Snuff boxes made from gourds

Gourds

Kew's Economic Botany Collection houses around 60 gourds in a variety of shapes and sizes, most collected between 1850 and 1900

Gourds have been used by many societies in vast and diverse ways. These oddly-shaped, hard-skinned fruits come from various plants in the cucumber family (Cucurbitaceae). Their closest relatives are the melon, pumpkin and squash. The gourds in Kew's collection illustrate the diversity of ways humans have used gourds, including water bottles, pipes, snuff boxes, musical instruments and even cricket cages. Some of the gourds have been formed to suit their specific uses, being shaped in a mould or tied with string as they were grown.

The bottle gourd

The most widely used of the gourd species is the bottle gourd (Lagenaria siceraria). Most of the Collection's gourds are from this species. The bottle gourd was one of the few plants cultivated in both the New and Old worlds in prehistoric times. Botanists believe the plant may have originated in Africa and then floated across the seas to South America. This gourd probably was first used as a water carrier, but quickly developed more diverse purposes; the Hawaiians alone had over 40 uses for this gourd. Societies used the bottle gourd for storing dry grains, churning butter and cheese, and brewing beer. The gourds at Kew illustrate many of these uses. Many societies made snuff boxes out of tiny bottle gourds, decorating them in a variety of ways. Kew has a wide range of snuff boxes. Notice the many different ways these tiny gourds were decorated.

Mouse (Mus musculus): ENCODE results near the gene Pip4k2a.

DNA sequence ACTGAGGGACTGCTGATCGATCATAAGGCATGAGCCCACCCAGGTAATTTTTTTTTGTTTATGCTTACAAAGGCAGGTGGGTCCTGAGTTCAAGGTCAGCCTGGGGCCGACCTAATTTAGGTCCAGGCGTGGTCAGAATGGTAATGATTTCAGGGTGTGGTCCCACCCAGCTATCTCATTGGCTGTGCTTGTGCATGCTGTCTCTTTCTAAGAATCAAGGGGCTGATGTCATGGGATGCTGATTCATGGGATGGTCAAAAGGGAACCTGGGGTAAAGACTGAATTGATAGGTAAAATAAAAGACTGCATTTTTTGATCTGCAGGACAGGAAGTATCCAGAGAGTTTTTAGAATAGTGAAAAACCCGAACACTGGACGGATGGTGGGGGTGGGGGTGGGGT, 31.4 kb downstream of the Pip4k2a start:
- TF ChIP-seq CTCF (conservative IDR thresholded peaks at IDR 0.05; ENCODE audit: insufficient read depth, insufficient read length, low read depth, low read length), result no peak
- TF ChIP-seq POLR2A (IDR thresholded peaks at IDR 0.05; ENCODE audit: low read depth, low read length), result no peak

One of the bottle gourd's most common use is as a musical instrument. The hollowed-out plant has been turned into a drum, rattle, scraper, and even a wind or stringed instrument. The Collection at Kew houses several musical instruments fashioned out of gourds. The musical instrument illustrated here is a Hinnari, formed by hanging two hollow gourds from a string. This highly decorated instrument came from Madras, India.

Declining use of gourds

There is great concern today that the diverse forms of the bottle gourd are disappearing. Societies have replaced gourds with more modern wares, such as pottery, aluminium or plastic. This has resulted in a decline in the traditional importance of the gourd and in its cultivation, making the examples at Kew all the more fascinating. Perhaps we can soon expect a renewed interest in collecting those gourds still surviving today, in order that we may preserve something of this versatile and dynamic plant for future generations.

For further information on gourds see: Prendergast, H.D.V. & Decker-Walters, D.S. (2000). Preserving the gourd perspective (Lagenaria siceraria (Molina) Standl. [Cucurbitaceae]). Economic Botany 54(4): 424-426.